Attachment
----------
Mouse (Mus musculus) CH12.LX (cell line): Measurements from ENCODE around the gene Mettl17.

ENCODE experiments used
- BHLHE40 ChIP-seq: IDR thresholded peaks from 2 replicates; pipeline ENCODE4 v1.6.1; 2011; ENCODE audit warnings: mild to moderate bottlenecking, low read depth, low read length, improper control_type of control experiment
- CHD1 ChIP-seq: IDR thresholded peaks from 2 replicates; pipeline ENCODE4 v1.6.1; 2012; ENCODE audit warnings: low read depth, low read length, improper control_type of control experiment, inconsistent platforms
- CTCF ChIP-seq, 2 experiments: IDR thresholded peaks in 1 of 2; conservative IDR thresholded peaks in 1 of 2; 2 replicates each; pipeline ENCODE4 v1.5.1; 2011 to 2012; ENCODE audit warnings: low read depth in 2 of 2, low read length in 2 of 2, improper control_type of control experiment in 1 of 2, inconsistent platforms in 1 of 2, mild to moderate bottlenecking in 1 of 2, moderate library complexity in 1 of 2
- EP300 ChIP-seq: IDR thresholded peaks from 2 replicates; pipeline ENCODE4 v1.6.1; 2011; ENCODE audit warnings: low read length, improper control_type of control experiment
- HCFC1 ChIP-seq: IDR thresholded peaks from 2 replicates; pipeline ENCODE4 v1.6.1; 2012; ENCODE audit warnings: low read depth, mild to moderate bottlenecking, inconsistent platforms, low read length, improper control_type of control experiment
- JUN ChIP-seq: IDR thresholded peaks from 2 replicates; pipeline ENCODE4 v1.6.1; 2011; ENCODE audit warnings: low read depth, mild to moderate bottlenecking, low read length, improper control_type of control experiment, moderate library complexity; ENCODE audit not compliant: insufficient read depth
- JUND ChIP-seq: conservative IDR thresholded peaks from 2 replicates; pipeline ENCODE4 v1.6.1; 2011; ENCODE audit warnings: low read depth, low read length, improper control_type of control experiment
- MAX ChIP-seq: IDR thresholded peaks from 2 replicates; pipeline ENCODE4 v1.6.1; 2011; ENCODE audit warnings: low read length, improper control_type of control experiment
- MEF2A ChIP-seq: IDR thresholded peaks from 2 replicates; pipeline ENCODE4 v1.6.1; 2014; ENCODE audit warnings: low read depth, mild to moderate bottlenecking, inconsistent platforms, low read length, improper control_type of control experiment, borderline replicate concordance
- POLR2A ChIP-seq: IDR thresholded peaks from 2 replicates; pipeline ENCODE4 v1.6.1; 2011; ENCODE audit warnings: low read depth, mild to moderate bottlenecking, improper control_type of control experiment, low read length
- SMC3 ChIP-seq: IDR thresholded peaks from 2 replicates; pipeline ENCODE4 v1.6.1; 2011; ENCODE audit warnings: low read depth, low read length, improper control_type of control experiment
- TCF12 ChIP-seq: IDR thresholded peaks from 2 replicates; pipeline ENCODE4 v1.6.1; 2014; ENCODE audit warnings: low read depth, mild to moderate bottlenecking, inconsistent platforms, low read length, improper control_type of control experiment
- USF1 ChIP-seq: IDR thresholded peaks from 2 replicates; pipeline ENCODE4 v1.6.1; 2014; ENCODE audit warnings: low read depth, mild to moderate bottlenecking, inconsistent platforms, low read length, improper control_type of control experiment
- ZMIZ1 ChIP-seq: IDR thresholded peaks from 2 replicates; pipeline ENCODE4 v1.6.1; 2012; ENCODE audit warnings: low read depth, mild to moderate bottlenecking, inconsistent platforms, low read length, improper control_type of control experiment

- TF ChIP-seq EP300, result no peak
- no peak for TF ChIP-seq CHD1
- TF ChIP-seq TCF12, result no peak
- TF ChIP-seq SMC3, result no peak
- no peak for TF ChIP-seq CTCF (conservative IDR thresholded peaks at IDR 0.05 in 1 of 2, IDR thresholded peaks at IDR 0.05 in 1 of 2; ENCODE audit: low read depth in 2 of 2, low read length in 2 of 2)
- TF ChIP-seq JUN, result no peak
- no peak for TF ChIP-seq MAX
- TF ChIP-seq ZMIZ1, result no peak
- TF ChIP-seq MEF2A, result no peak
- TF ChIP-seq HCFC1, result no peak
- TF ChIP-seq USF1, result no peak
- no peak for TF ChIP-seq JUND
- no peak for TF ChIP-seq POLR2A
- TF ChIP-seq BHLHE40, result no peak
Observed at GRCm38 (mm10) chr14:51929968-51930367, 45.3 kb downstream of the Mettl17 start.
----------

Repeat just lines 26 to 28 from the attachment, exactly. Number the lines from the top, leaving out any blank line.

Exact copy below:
- TF ChIP-seq HCFC1, result no peak
- TF ChIP-seq USF1, result no peak
- no peak for TF ChIP-seq JUND